Due to the Prime Minister’s recent announcement of a new national lockdown, including schools in England and Wales being shut until mid-February, many employers and employees alike have been wondering what these new changes will mean for working parents.

On Monday, the TUC called for all employers to offer furlough to employees that have been impacted by school closures, allowing these workers to look after their children. The trade union centre stated that many employers are unaware that parents can be furloughed due to childcare responsibilities.

Therefore, HRreview looked into the different ways employers can respond to different work requests made by working parents.

Can working parents be placed on furlough due to childcare responsibilities?

According to the Government’s guidance, working parents can be placed on furlough as a result of needing to look after their children.

The Government’s guidelines outline that employees can be furloughed due to “caring responsibilities resulting from coronavirus” which does include caring for children who are at home as a result of school and childcare facilities closing.

In addition, employees can also be furloughed in the case that they need to look after a vulnerable individual in their household. This also applies if the employee is clinically extremely vulnerable themselves.

However, the decision on whether to furlough staff is ultimately up to the employer who do have a right to refuse.

Can working parents be placed on flexible schedules due to the need to look after their children?

Sarah-Jane Watson, employment partner at Keystone Law, argues that many parents will now need “greater flexibility” as they grapple with working from home and simultaneously looking after children.

Sarah outlines many different ways that employees can ask to be placed on a flexible work schedule including:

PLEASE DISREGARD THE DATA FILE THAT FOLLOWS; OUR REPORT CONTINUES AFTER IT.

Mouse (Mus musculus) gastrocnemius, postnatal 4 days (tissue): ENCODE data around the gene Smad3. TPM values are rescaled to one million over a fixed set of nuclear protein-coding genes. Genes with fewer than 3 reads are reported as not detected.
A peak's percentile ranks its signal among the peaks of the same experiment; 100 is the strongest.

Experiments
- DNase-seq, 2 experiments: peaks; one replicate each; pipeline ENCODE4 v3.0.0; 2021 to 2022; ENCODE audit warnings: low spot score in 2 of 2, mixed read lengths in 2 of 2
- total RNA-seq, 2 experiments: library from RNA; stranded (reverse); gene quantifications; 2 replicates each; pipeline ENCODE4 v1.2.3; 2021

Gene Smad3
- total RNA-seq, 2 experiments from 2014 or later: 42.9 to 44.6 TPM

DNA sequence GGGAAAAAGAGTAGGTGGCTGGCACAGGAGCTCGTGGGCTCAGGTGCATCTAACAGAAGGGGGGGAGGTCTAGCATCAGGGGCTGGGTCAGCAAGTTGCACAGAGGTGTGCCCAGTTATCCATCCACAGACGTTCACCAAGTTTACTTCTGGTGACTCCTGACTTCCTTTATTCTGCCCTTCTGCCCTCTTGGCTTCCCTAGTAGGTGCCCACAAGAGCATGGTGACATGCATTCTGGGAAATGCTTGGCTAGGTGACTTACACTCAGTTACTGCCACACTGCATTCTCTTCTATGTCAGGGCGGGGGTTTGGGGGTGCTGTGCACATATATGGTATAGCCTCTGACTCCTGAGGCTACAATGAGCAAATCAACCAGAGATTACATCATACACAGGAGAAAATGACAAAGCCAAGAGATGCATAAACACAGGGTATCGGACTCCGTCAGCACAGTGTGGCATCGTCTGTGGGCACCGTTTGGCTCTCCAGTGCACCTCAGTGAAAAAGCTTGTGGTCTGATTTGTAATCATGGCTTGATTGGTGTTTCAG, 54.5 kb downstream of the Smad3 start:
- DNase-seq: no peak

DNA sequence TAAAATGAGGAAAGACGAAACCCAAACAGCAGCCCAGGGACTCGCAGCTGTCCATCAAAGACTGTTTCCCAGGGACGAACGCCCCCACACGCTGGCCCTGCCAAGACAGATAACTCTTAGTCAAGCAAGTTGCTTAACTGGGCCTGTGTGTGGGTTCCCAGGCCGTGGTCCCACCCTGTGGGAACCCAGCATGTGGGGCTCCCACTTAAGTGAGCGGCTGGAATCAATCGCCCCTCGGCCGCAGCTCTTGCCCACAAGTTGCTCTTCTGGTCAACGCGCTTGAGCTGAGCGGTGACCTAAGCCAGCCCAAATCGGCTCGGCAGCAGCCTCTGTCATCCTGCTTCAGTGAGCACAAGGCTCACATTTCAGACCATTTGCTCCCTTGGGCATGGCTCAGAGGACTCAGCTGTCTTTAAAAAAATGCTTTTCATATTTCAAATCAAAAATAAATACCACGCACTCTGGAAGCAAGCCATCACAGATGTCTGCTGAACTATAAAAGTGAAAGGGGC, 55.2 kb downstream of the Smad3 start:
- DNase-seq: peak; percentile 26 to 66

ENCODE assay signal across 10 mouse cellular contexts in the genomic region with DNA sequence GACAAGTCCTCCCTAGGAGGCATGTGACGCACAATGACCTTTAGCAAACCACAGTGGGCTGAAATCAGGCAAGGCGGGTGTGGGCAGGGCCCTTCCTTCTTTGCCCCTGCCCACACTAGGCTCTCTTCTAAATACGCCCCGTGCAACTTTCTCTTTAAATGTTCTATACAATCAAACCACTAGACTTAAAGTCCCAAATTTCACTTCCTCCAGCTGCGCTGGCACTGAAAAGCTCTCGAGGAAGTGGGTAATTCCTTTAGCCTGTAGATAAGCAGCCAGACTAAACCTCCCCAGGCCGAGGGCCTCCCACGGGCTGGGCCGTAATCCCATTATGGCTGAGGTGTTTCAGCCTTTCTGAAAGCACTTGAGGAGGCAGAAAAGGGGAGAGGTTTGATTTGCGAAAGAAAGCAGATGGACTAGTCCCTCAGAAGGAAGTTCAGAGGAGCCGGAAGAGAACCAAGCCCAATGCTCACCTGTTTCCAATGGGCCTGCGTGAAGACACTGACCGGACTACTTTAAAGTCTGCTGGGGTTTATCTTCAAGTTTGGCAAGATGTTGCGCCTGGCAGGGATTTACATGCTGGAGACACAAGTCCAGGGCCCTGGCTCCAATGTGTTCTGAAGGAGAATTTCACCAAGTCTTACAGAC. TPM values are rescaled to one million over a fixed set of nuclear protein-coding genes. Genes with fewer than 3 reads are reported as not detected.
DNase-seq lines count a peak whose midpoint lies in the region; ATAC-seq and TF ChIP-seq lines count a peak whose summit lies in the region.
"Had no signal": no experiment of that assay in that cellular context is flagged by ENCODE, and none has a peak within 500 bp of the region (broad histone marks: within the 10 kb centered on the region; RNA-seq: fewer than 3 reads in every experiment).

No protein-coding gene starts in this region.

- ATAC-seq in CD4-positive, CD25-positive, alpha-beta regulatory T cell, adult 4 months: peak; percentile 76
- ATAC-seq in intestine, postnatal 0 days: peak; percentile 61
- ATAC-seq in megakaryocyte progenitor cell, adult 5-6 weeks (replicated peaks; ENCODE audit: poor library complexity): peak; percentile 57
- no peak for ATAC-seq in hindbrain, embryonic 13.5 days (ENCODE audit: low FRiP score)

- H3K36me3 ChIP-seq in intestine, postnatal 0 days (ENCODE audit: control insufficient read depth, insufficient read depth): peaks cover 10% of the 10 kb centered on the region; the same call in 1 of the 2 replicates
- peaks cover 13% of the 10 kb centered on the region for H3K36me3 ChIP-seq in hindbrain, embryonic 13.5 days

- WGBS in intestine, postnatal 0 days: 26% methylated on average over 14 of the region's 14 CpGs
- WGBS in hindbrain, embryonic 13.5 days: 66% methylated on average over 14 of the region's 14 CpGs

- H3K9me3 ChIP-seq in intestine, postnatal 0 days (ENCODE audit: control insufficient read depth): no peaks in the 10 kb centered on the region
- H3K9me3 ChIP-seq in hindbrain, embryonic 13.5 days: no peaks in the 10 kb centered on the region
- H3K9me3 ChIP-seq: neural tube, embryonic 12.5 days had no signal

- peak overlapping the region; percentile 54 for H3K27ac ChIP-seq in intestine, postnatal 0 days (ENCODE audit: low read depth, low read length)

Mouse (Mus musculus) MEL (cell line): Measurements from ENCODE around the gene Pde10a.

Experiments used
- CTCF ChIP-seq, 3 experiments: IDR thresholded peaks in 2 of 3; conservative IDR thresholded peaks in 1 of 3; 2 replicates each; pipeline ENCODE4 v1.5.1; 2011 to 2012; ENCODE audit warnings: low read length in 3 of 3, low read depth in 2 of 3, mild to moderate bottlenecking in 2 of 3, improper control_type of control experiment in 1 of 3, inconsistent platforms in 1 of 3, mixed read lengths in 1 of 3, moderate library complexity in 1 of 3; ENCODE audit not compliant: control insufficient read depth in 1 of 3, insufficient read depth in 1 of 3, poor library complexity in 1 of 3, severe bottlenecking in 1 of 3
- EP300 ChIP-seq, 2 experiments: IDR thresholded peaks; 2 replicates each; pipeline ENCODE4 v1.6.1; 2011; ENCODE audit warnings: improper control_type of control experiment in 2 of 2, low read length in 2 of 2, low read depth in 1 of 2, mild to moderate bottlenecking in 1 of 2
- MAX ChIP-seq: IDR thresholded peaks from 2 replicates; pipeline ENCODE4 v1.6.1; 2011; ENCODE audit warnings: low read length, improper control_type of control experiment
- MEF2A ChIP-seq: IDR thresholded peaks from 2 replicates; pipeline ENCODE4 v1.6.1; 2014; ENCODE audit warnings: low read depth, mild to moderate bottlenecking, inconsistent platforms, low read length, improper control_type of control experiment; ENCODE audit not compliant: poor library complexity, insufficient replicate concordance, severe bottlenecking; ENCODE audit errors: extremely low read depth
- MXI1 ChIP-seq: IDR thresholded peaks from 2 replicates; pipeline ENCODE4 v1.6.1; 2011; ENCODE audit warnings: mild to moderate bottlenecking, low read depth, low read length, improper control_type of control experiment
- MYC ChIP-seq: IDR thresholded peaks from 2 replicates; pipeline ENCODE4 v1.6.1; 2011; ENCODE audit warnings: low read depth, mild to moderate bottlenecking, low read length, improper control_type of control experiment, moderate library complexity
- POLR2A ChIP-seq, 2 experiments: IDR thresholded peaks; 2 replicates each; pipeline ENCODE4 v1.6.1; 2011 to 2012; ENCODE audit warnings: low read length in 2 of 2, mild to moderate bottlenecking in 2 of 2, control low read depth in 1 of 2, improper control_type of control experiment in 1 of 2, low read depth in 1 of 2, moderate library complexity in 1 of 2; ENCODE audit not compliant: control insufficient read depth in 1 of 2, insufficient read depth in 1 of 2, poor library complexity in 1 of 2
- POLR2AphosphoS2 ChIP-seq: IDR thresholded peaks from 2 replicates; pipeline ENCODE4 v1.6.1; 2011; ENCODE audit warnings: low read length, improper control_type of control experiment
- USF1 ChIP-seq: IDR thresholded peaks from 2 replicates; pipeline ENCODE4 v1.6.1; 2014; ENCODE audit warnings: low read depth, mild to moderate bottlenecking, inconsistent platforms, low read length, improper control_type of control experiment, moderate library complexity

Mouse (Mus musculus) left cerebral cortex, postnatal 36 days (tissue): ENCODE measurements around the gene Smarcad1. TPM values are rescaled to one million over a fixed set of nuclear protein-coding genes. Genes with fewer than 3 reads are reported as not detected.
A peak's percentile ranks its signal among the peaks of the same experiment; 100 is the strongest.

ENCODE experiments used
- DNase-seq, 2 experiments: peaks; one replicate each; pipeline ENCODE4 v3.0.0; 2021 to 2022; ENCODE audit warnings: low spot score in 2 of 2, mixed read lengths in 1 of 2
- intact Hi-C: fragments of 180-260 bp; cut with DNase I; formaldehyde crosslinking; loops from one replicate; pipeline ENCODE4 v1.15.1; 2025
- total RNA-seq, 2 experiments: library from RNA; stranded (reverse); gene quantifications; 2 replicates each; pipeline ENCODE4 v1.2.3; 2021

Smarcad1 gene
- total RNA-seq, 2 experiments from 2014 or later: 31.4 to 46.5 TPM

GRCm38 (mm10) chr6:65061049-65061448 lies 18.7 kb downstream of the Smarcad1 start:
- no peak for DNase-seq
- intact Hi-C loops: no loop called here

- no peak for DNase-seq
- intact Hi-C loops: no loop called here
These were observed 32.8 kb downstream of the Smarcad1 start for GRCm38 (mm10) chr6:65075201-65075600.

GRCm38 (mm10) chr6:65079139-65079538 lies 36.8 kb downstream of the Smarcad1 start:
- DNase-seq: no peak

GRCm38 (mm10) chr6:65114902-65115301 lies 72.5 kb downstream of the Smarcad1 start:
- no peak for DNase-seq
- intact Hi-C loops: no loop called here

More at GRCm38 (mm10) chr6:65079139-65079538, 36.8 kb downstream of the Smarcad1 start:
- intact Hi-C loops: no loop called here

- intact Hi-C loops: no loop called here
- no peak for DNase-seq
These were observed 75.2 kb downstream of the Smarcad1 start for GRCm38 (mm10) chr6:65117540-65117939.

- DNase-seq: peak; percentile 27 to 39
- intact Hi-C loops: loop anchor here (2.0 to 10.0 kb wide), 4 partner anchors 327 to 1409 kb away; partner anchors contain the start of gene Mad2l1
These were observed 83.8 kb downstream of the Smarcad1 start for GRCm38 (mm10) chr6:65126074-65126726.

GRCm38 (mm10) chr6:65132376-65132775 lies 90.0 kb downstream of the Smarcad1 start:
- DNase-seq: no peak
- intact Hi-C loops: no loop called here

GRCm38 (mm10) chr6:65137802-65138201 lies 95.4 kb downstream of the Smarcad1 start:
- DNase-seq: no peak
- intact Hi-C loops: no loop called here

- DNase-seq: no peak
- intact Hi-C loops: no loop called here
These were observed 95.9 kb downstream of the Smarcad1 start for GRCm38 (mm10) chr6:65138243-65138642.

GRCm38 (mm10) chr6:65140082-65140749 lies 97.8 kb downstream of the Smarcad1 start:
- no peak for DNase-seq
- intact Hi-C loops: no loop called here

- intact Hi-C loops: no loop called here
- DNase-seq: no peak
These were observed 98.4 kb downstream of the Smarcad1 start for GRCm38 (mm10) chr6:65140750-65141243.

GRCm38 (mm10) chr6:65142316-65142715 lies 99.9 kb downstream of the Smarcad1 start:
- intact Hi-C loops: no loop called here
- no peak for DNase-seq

• Making an informal request – Employees have the right to ask for temporary changes to be made to their work schedule. It could be agreed that the hours will revert back to the previous arrangements once schools open again.
  • Making a formal request – Employees that have been working for at least 26 continuous weeks can make a flexible working request, which must be considered in a ‘reasonable manner’ by employers, within a 3 month decision period.  Employers can only reject a request for one or more of 8 prescribed statutory reasons (including the burden of additional costs, detrimental effect on ability to meet customer demand, inability to reorganise work among existing staff and detrimental impact on performance). However, that acceptance of a flexible working request would result in a permanent change to your terms and conditions.
  • Requesting to take parental leave – This is a form of statutory unpaid leave available to employees with not less than 1 year’s continuous service.  Parents can take up to 18 weeks’ leave for each child up until the child’s 18th birthday.
  • Annual leave – Any required notice must be given, as per the employee’s work contract.
  • Asking to be placed on furlough as mentioned above 

What are the current furlough rules and what does this mean for employers?

The Coronavirus Job Retention Scheme was extended until the end of April. As it currently stands, employers can claim 80 per cent of employees’ salary for hours not worked, up to a maximum of £2,500 per month.

Employers are only expected to cover pension and National Insurance contribution costs but can top up the remaining 20 per cent of an employee’s salary if they choose to do so.

You can claim for employees on any type of employment contract, including full-time, part-time, agency, flexible or zero-hour contracts.





Monica Sharma is an English Literature graduate from the University of Warwick. As Editor for HRreview, her particular interests in HR include issues concerning diversity, employment law and wellbeing in the workplace. Alongside this, she has written for student publications in both England and Canada. Monica has also presented her academic work concerning the relationship between legal systems, sexual harassment and racism at a university conference at the University of Western Ontario, Canada.